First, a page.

* MartyStu: Genji, though he's possibly a deconstruction of the type of person the author would have known from her life at the palace.
** [[LampshadeHanging Lampshaded]] in the narrative as early as chapter 1; the narrator, when describing his various talents, notes that if she fully described all of them, she'd only make him sound absurd.
* {{Squick}}: Reading the interactions between little Murasaki and Genji, when you know that he's flat out grooming her to be his perfect woman, can often be hard to stomach.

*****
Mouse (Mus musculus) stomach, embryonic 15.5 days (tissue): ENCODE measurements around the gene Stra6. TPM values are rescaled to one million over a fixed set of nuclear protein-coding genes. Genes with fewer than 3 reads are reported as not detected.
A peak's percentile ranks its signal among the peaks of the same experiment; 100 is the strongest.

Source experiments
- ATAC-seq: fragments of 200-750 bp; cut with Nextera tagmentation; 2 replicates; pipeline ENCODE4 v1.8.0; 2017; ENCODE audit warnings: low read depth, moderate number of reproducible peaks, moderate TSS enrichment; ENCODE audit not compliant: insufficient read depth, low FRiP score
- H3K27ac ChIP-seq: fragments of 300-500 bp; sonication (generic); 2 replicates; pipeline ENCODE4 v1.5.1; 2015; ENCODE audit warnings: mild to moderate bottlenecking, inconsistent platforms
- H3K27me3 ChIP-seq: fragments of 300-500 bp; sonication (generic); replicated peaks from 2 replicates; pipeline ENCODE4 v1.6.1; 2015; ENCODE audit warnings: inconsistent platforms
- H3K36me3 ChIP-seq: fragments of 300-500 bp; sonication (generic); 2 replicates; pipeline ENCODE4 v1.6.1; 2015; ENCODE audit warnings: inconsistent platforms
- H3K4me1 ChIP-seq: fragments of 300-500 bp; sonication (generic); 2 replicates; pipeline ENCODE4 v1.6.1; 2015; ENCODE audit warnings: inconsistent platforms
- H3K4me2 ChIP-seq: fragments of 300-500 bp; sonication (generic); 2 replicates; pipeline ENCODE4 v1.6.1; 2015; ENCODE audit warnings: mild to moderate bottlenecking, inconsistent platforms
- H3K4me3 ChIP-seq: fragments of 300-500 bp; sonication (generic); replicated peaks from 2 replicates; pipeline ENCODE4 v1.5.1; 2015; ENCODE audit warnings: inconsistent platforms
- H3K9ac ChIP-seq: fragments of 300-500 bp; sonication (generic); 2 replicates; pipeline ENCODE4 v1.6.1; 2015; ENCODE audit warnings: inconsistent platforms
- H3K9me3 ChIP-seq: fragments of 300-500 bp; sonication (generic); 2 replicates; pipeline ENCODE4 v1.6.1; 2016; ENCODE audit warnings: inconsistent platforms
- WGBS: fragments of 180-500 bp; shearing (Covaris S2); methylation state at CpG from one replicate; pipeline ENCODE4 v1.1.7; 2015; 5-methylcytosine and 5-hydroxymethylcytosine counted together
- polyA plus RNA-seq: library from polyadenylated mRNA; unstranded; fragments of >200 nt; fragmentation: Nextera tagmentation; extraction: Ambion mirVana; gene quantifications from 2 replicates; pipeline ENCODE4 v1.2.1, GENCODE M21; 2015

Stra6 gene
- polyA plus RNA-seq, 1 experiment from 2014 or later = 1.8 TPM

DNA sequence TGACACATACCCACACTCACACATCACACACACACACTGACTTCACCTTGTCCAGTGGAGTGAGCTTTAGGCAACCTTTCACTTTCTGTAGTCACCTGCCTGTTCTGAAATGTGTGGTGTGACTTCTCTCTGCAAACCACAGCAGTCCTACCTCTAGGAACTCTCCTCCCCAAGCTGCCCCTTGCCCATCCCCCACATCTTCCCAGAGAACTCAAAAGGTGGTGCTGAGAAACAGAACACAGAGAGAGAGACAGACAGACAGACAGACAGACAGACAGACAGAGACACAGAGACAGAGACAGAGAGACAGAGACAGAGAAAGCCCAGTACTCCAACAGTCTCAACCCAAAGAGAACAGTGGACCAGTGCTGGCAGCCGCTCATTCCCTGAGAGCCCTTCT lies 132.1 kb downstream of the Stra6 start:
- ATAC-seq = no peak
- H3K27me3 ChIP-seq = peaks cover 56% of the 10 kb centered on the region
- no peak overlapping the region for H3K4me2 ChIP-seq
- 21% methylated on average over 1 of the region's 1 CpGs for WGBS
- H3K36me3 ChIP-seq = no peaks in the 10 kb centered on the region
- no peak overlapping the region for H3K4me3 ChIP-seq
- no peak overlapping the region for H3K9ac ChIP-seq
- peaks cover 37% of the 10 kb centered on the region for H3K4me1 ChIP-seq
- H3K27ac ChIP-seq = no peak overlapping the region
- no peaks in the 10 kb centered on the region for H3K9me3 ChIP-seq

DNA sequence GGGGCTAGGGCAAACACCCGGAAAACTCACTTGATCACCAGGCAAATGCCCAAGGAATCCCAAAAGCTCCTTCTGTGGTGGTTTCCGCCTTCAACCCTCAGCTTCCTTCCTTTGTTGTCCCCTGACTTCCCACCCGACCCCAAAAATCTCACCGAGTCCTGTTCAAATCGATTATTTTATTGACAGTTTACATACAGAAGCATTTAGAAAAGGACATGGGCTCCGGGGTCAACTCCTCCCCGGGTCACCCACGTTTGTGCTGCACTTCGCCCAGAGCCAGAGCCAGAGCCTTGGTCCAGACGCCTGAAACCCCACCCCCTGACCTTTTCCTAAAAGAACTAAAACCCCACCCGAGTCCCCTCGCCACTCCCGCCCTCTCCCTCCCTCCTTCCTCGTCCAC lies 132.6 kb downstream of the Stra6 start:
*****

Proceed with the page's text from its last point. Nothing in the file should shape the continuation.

* ValuesDissonance: Aspects of the story (Genji having multiple affairs, sneaking around, etc.) may seem odd to modern readers, but back then were expected parts of the life of a Heian nobleman. Well, in moderation; Genji pulls a ''lot'' of heinous stuff that was considered outrageous even back then. Like seducing and siring a son on his father's wife...or making plans for Murasaki when she's ''much'' too young even by medieval standards.